"Ageism exists in this country," says TheLadders.com founder Mark Cenedella. "It’s absolutely clear, you’re not going to change it, and you’re not going to change people’s perceptions." That's the bad news.
But the good news is there are ways that you can overcome this bias, says Cenedella, who, as the CEO of the world's largest professional jobs website, knows a thing or two about the job market.
Either you can surrender to technology, or you can decide to embrace it—it's your choice, he says. "I have met candidates who are defeated by it, hunched over, lopsided, who don’t believe in themselves anymore, don’t project themselves, don’t really show that they have the capability or interest or energy to really do great at the job...But I've also met older candidates that just exude energy and confidence." These older candidates may not understand technology as well as their younger counterparts, but as long as they express an interest in learning and staying current, their age doesn't have to be a hindrance.
Really the issue is not of ageism but of attitudeism, says Cenedella. And the best way to signal a good attitude and thus stay relevant in the job market, he advises, is to express yourself and your interests digitally:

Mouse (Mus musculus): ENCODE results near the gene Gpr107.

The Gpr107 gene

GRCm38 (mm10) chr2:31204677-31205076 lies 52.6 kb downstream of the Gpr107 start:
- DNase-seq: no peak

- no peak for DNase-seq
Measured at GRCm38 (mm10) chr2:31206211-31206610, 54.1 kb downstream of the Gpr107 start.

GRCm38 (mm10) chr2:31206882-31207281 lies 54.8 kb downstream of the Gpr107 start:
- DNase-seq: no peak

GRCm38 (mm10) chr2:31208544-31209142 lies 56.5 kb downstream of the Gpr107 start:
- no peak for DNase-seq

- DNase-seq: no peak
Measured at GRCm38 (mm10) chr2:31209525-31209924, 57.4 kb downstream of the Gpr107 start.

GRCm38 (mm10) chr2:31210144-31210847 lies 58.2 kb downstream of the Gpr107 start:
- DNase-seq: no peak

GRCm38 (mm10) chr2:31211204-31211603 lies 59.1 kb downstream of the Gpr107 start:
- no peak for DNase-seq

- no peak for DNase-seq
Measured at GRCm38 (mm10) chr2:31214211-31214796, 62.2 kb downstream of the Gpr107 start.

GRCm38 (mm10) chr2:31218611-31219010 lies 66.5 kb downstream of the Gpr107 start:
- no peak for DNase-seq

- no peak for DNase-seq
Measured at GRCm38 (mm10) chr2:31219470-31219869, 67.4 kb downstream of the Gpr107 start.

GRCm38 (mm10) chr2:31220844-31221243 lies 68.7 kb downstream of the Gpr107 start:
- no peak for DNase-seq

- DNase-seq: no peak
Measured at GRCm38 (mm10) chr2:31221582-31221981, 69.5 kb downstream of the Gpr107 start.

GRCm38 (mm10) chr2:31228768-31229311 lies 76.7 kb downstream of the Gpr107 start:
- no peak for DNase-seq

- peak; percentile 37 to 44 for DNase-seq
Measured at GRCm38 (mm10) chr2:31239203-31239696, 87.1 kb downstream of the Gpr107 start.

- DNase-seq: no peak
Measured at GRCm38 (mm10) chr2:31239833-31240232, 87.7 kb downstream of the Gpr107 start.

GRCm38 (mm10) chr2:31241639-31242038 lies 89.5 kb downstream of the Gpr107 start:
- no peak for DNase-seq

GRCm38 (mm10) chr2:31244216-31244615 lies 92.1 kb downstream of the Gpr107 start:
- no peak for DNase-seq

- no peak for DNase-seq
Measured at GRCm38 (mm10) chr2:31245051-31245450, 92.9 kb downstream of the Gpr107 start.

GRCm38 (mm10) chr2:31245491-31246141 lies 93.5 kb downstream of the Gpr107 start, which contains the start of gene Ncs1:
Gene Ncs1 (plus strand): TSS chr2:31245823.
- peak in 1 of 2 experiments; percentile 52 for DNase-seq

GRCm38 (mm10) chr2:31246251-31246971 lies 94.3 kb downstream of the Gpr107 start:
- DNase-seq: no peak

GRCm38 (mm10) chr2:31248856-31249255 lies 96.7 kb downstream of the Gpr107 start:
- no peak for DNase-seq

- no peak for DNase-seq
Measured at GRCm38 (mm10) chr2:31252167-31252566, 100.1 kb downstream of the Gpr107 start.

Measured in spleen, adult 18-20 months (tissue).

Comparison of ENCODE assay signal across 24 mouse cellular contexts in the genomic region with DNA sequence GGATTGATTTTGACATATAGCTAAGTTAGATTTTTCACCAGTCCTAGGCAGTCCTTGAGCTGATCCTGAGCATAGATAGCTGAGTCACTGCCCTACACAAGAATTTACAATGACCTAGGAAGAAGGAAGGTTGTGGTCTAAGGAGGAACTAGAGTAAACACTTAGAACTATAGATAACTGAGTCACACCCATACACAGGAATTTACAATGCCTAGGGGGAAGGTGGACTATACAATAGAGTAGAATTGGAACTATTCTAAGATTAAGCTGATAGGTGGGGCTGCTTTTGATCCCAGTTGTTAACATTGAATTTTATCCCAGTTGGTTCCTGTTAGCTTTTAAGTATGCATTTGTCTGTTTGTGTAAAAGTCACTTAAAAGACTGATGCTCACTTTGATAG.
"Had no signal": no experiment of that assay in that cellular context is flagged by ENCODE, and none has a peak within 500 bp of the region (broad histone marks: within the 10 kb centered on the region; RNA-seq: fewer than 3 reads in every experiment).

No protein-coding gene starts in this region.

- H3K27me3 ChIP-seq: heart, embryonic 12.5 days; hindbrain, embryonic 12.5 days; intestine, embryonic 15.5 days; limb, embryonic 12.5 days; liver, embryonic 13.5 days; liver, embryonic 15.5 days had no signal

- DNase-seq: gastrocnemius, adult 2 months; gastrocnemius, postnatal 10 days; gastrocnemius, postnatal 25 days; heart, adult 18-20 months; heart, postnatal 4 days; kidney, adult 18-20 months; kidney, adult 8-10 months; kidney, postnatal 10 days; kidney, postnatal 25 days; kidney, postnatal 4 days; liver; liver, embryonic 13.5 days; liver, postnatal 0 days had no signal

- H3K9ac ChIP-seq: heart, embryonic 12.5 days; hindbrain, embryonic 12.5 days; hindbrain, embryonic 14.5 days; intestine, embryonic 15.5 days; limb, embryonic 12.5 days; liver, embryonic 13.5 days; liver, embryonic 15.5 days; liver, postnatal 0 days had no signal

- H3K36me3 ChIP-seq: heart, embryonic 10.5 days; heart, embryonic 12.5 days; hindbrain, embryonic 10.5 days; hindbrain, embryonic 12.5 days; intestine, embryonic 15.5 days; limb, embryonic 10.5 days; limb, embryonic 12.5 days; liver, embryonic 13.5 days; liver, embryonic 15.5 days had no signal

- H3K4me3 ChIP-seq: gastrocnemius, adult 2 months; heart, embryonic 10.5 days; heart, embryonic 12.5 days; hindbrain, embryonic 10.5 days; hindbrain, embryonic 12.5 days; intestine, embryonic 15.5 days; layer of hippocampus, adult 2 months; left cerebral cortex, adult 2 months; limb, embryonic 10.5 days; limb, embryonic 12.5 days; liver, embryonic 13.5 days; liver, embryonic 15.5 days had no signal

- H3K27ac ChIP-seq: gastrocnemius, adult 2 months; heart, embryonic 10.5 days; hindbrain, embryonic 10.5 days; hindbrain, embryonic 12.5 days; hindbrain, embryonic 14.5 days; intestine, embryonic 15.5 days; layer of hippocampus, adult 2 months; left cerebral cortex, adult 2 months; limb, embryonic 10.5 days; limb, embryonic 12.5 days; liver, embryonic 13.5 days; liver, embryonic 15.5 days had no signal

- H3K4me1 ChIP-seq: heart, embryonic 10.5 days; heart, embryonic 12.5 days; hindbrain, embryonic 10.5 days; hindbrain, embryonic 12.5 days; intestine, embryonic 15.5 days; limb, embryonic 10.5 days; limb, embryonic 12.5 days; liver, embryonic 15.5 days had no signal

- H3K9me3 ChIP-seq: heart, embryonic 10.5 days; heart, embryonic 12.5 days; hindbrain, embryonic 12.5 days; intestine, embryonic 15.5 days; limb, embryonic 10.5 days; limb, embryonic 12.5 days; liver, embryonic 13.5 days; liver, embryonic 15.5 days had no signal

"Today to stay relevant with the newest generations, you have to have a blog or a Twitter account or some way that you’re showing that 'expressing myself digitally is an important part of who I am' and not just sharing pictures of the grandkids with everybody else. Expressing yourself and your own interests is what people can relate to whatever it is. Actually, sometimes the kookier it is the better."
That being said, there will always be some cases in which short-sighted stereotypes are too firmly entrenched to prove yourself. "Here, the right thing to do is just pick up and move on because getting worried or flustered or angry about it actually isn’t going to help you with what you really want to do, which is get your next job," says Cenedella.